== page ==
Why we love our tiny wood stove
First of all: look at this beauty. What is not to love about a classic cast iron tiny wood stove? But we’ll, it ain’t about the look obviously, looks won’t keep us warm in 2 degree F weather.
So how are we faring with that tiny wood stove about a year in and several weeks of subfreezing temperatures? It’s awesome!
There is no denying that when it does get cold cold, we have to restock it at night. But with our sleep schedules having about 4 hours before the last one goes to bed and the first one getting up, this is rarely an issue. Well, ok, it is hard to get up in the morning when it is cold, but it only takes about 20 to 30 minutes to get the trailer from around 45 to cozy 65. About the time it takes me to make coffee and scroll Instagram under the covers
I love that we no longer have to deal with all the issues that come with electric heat or a furnace. Apart from resources, the worst part about these two heating methods is the condensation. Propane heat produces water, and in a small space you notice a humidity real quick. Or you don’t and then you notice the mold, or the icicles on the walls (yes, we’ve been here. It’s a funny story now. It wasn’t fun back then)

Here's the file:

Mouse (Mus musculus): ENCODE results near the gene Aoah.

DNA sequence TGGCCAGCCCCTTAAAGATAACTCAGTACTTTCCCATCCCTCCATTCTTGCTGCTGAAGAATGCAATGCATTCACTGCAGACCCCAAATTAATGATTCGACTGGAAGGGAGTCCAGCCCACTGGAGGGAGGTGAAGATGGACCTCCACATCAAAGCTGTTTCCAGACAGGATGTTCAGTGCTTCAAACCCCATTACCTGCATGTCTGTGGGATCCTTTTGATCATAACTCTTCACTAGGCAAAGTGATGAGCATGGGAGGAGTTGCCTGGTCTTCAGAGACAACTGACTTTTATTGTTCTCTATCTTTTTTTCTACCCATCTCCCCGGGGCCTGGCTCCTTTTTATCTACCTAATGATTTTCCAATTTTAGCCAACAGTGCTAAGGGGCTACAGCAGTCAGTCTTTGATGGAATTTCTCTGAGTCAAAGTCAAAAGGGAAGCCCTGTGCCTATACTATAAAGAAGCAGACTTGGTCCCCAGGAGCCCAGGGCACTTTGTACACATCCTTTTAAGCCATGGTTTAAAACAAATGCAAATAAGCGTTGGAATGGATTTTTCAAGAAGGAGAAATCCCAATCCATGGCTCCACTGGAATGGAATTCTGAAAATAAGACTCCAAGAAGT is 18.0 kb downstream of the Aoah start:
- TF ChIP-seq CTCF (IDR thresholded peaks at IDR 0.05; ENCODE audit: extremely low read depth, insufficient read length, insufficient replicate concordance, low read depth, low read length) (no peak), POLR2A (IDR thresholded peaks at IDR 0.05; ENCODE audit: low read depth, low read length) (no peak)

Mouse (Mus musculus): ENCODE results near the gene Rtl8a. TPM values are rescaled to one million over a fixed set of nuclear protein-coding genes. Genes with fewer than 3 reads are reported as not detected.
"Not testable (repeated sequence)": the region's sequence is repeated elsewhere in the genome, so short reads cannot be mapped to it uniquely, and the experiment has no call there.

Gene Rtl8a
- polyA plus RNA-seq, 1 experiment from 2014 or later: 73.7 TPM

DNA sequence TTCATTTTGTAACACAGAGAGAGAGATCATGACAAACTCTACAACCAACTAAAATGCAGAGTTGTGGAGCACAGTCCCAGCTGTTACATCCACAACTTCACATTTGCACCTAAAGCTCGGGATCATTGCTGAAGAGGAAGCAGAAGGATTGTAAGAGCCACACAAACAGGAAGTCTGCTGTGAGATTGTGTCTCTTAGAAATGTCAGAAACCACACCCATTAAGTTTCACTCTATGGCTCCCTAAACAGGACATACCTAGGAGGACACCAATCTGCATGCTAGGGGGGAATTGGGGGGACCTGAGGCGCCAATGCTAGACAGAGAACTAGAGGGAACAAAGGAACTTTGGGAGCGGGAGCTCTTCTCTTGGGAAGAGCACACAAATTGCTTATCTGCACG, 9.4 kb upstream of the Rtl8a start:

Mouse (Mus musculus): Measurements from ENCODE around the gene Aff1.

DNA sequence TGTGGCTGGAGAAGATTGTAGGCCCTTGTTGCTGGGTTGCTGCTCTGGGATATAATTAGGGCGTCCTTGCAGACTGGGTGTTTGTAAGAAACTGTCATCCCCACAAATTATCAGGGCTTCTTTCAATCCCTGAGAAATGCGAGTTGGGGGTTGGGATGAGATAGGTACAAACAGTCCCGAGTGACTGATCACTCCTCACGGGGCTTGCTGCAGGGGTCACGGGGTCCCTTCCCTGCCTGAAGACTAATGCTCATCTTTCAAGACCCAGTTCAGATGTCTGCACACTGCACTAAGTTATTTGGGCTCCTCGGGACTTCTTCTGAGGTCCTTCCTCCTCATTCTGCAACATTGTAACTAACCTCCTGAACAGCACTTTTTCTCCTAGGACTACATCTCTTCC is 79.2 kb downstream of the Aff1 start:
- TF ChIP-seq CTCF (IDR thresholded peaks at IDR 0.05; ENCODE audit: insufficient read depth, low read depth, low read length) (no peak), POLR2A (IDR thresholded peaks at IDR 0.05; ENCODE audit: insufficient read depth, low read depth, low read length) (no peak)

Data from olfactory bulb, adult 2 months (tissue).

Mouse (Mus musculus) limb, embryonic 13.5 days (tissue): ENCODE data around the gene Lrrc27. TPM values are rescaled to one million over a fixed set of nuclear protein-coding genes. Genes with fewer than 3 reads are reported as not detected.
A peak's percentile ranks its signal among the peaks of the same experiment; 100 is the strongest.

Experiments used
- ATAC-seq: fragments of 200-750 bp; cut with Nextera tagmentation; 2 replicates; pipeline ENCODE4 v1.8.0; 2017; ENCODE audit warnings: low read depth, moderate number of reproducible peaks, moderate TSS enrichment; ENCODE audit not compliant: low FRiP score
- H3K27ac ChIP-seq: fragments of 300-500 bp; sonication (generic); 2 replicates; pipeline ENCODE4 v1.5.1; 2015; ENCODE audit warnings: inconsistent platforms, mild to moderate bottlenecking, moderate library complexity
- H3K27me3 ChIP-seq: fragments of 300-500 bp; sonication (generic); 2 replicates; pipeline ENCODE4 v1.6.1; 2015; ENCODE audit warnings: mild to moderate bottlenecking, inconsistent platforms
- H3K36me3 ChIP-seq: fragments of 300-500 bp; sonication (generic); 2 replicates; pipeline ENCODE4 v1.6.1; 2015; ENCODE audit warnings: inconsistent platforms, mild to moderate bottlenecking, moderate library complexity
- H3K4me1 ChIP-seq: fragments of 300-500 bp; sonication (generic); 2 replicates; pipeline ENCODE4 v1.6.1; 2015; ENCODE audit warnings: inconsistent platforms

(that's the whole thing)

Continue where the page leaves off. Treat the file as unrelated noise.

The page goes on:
While electric heat doesn’t increase humidity, it doesn’t necessarily help with decreasing it. And there will be lots of humidity when you have five living, breathing beings in a small tin can and won’t open a window or door, because, well, it’s freaking cold outside.
We had both a furnace and electric heaters, and neither of them we really ran at night, so the wood stove is actually an improvement for our indoor temperatures while we sleep. It’s a very subjective thing, but I don’t trust the electric heaters. I don’t want them running at night or when we’re gone because I won’t be shaking the feeling that the house will catch on fire. It subjective, I know. But hell, they’re sketchy.
The furnace is incredible loud and woke up us or the kids every time it kicked on. Also if you have it set at a certain temperature it will burn through propane like a pregnant lady through a ice cream buffet (not a pregnant lady. This lady in her previous pregnancy. Not shaming anyone else here).
What brings us to resources. Running the furnace will burn both your batteries and propane like it’s nothing. Either you have to run the generator pretty much constantly to top up your batteries (because no matter how much solar you have, those winter days are short, and often overcast), or you’re plugged in. And where’s the fun in that.
While electric heaters don’t use propane, I have yet to meet a single person who can run them on battery power for longer, especially on solar. Well, you an always plug in, but electricity doesn’t come for free either and we ain’t really fans of campground situations.
With the wood stove we don’t have any of those problems. It actively reduces humidity inside, to a point where we have wet, frozen ski pants and shoes drying up inside within a day (double win!). If you know what you’re doing (as in: use those egg cartons as a fire starter, they are the best) you can get the trailer up to temperature pretty much as fast as any other heating source. Without the noise.